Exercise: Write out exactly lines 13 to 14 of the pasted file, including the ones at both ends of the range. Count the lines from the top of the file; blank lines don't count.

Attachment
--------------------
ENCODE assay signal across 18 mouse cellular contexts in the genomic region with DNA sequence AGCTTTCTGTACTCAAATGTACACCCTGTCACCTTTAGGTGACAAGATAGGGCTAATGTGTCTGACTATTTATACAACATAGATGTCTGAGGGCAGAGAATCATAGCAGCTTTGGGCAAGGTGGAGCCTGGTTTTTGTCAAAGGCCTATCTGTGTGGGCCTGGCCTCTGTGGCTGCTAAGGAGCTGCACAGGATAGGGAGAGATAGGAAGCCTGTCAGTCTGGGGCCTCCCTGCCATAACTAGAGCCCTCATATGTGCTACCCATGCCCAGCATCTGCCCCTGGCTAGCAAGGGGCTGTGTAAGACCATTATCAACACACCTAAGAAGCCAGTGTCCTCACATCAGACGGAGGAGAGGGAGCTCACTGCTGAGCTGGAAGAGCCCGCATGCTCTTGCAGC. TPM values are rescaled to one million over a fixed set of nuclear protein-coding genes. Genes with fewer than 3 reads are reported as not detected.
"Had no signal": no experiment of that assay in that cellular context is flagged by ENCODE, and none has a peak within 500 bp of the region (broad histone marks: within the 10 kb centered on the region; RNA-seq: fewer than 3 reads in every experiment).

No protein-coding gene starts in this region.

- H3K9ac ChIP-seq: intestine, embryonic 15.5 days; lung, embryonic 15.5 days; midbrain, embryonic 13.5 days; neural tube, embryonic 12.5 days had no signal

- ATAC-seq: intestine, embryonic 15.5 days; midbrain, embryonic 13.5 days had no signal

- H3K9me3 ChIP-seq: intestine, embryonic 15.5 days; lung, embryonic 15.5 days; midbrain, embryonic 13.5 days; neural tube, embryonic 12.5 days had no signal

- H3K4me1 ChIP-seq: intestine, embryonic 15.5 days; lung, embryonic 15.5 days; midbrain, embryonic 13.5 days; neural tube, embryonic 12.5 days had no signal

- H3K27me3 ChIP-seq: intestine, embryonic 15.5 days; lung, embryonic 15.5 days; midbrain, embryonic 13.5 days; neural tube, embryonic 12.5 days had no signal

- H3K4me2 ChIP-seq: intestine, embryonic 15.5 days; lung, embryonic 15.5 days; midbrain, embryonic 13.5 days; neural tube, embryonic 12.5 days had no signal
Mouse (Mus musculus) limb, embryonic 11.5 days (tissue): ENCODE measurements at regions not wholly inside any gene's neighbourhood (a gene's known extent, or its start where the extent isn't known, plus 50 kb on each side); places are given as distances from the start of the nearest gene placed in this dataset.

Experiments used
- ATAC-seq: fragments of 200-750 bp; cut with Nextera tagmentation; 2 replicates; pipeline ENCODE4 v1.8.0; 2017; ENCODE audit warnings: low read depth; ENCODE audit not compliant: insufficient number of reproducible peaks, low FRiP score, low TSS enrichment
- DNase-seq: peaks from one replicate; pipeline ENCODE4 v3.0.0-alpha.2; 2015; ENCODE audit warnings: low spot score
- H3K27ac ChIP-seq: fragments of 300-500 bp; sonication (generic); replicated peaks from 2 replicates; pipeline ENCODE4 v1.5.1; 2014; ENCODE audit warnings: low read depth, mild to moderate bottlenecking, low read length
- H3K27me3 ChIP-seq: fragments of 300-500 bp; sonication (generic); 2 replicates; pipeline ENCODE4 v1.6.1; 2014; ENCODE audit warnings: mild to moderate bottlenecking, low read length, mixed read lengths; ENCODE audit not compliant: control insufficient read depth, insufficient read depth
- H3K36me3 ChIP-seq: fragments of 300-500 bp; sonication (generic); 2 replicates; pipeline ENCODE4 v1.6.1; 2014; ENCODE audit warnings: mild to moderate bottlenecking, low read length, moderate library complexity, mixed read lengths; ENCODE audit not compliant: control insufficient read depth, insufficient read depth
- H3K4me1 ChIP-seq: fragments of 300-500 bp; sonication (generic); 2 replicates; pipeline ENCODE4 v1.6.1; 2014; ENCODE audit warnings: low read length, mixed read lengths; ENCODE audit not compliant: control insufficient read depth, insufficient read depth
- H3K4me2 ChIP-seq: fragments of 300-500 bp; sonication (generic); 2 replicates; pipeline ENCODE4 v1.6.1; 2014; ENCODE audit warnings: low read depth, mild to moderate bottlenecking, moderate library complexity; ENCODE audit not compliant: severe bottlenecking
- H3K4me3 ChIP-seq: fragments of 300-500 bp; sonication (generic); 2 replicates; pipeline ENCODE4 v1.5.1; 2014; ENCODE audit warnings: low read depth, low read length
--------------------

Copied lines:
- DNase-seq: peaks from one replicate; pipeline ENCODE4 v3.0.0-alpha.2; 2015; ENCODE audit warnings: low spot score
- H3K27ac ChIP-seq: fragments of 300-500 bp; sonication (generic); replicated peaks from 2 replicates; pipeline ENCODE4 v1.5.1; 2014; ENCODE audit warnings: low read depth, mild to moderate bottlenecking, low read length